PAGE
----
PHP Auto Configuration

CloudJiffy Auto Configurations for PHP App Servers

CloudJiffy dynamic resources organization complements the basic PHP one in order to bring the maximum efficiency for PHP integration into the Cloud. Upon changing the amount of allocated resources for your environment (i.e. cloudlet amount), CloudJiffy will automatically adjust the corresponding PHP module’s directives to suit the new conditions. Herewith, you still have the possibility to configure these autoscalable parameters manually, within your server’s configuration file.

The type of basic requests’ handling and dispatching system varies for different PHP application servers, so the directives they use are different too, though the functionality of such parameters could be similar. To learn more about these directives for a particular application server, navigate to the corresponding section below:

  • Apache
  • NGINX-PHP

Besides that, you can learn How the Auto Configuration Works or, if you want to redefine the values for the described below parameters with your own, proceed to the How to Disable the Automatic CloudJiffy Optimization section of this guide.

Apache Auto Adjustable Settings

Dynamic requests handling in Apache is implemented with the help of the prefork Multi-Processing Module (MPM), which helps to fully reveal server potential at the Cloud. The MPM directives used are stored in the main Apache configuration file - httpd.conf, which is located in the conf folder.

Here is a complete list of parameters, which are configured by CloudJiffy automatically, based on the amount of allocated resources:

  • StartServers parameter sets the number of child processes, that should be initiated at a server’s startup.

    If you’d like to state your custom value, note: The amount of child processes depends on the load and is not bounded to their initial number, set by the current parameter. So there is usually little reason to adjust it.
  • ServerLimit - this parameter sets the maximum possible value of the MaxClients directive (see its description below) for the lifetime of the server. If you try to state the MaxClients parameter higher than this limit, it will be dropped down to the ServerLimit value.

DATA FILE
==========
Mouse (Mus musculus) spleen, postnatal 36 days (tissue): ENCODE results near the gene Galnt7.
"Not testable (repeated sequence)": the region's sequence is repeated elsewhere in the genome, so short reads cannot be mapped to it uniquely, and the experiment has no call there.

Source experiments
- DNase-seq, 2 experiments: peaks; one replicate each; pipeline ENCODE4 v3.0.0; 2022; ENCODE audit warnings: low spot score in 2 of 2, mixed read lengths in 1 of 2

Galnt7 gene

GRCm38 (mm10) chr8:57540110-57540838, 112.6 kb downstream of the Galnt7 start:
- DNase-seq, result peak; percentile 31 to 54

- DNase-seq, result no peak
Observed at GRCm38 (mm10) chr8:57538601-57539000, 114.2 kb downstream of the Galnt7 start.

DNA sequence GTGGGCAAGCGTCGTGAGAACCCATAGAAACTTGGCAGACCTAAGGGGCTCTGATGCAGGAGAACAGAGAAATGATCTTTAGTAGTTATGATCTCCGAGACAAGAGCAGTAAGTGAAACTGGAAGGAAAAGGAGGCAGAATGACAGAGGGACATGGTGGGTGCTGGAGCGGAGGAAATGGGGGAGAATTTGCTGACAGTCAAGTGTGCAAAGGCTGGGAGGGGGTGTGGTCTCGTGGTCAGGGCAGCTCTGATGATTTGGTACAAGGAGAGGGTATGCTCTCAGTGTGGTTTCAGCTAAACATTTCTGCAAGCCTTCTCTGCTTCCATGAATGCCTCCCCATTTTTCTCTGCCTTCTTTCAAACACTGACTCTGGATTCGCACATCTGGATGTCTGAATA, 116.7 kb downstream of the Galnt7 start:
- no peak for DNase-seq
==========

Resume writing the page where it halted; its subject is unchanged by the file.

If you’d like to state your custom value, note: stating ServerLimit to a value, that is much higher than necessary, will cause allocation of the extra, unused shared memory, while stating it too low won’t reveal the full server performance potential.

Within the CloudJiffy implementation, values for the above described settings are calculated automatically, based on the maximum amount of available resources (dynamic cloudlets). Below, you can find the table with these parameters’ default values  for a few main environment RAM levels:

DirectiveDynamic cloudlets (RAM)
8 (1 Gb) 16 (2 Gb) 32 (4 Gb)
ServerLimit 12 25 51
StartServers 10 20 40

You may also be interested in How the Auto Configuration Works or how to Disable the Automatic CloudJiffy Optimization, in order to set your custom values for these directives.

How the PHP Auto Configuration Works

You can check how the abovementioned parameters are changed, depending on the amount of resources you set. The process is almost the same for both application servers, so let’s consider it on the example of Apache:

1. Create a new PHP environment with the Apache application server inside (if you don’t have one).

Then, click the Config button for this node and find the conf > httpd.conf file through the opened tab.

Scroll down approximately to the 100th line and remember the values of the directives, used for CloudJiffy automatic optimization (circled in the image above), and the maximum scaling limit for the server (i.e. dynamic cloudlets number, can be seen in the Usagedashboard column, 16 in our case).

2. Now, with the help of the same-named button, access the Change environment topology wizard and set some another amount of resources for your Apache server (in our case we increased it to 32 cloudlets). Then repeat the operations from the first point (i.e. find and compare the directive values you got with the ones from the previous step).

As a result of this comparison, we can conclude that parameter values increased automatically simply due to a higher amount of available resources allocated. Similar to this, upon stating a lower amount of resources, these parameters’ values will be reduced. That’s how the automatic optimization works.

Disable Automatic CloudJiffy Optimization

To state your custom values for the automatically configured directives described above, first you’ll need to disable the automatic CloudJiffy optimization, in order not to lose the performed changes during the update.

Note that inappropriate directive values may cause your server instability, so before proceeding, please see the recommended settings within the corresponding guide sections (for  Apache or NGINX-PHP). Remember that you are doing this at your own risk.

The process is almost the same for both PHP servers - you just need to remove the line with the CloudJiffy optimization mark at the beginning of the corresponding configuration file:

  • for Apache: # CloudJiffy autoconfiguration mark  - inside the conf > httpd.conf file

 Just don’t forget to Save the file in order to apply the new configurations.
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